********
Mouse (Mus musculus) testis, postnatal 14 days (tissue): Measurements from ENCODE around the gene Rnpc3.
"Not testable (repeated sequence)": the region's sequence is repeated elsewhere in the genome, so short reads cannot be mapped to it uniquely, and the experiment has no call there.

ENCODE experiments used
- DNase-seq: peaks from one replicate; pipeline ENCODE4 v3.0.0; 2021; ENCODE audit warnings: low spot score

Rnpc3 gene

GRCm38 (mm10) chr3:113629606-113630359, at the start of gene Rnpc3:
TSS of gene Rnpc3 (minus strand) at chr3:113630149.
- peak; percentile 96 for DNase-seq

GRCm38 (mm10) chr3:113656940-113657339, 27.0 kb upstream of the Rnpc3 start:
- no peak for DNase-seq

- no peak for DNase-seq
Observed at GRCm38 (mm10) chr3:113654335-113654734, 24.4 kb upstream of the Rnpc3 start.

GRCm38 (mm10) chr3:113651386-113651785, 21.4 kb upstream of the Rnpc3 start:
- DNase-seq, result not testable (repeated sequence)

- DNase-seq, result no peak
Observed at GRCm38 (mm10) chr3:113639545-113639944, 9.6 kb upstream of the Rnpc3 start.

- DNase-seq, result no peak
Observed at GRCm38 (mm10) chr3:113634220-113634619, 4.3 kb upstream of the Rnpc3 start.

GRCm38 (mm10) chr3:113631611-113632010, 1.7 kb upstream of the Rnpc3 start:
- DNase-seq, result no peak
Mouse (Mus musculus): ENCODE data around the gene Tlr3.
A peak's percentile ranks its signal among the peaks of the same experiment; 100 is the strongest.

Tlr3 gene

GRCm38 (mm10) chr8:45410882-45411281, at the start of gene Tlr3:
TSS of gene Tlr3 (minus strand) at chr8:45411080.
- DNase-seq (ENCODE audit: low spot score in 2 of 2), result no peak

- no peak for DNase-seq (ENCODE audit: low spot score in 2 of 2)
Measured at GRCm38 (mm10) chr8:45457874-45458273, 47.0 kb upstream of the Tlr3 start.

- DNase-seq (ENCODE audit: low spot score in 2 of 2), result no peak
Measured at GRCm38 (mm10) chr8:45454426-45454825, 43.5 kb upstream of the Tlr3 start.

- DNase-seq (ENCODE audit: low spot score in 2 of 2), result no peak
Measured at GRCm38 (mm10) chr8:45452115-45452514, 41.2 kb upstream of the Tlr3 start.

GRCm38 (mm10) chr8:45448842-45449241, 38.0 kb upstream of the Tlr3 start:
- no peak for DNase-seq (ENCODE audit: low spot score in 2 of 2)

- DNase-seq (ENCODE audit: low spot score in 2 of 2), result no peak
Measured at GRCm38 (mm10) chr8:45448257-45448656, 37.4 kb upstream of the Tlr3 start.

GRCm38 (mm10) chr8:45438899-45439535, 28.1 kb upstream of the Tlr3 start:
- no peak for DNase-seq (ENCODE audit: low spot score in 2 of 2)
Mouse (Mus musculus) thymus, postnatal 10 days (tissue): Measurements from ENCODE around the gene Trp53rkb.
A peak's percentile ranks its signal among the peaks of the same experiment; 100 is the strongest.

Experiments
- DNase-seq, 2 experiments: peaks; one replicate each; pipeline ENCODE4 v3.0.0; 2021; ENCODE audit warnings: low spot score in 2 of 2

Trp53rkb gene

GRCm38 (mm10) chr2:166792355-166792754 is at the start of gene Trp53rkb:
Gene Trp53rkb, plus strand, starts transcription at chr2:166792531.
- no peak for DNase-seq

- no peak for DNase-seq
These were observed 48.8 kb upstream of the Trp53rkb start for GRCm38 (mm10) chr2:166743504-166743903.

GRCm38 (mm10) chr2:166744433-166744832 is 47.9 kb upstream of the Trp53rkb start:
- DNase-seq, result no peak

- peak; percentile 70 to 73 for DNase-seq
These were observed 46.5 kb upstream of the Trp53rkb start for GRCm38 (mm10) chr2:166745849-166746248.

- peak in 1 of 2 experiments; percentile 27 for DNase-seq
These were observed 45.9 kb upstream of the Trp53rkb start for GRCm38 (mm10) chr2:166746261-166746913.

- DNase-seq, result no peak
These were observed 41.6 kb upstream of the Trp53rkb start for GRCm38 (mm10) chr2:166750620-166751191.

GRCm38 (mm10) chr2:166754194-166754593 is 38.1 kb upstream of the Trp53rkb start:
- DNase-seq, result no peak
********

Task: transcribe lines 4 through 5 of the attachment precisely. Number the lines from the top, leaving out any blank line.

- DNase-seq: peaks from one replicate; pipeline ENCODE4 v3.0.0; 2021; ENCODE audit warnings: low spot score

Rnpc3 gene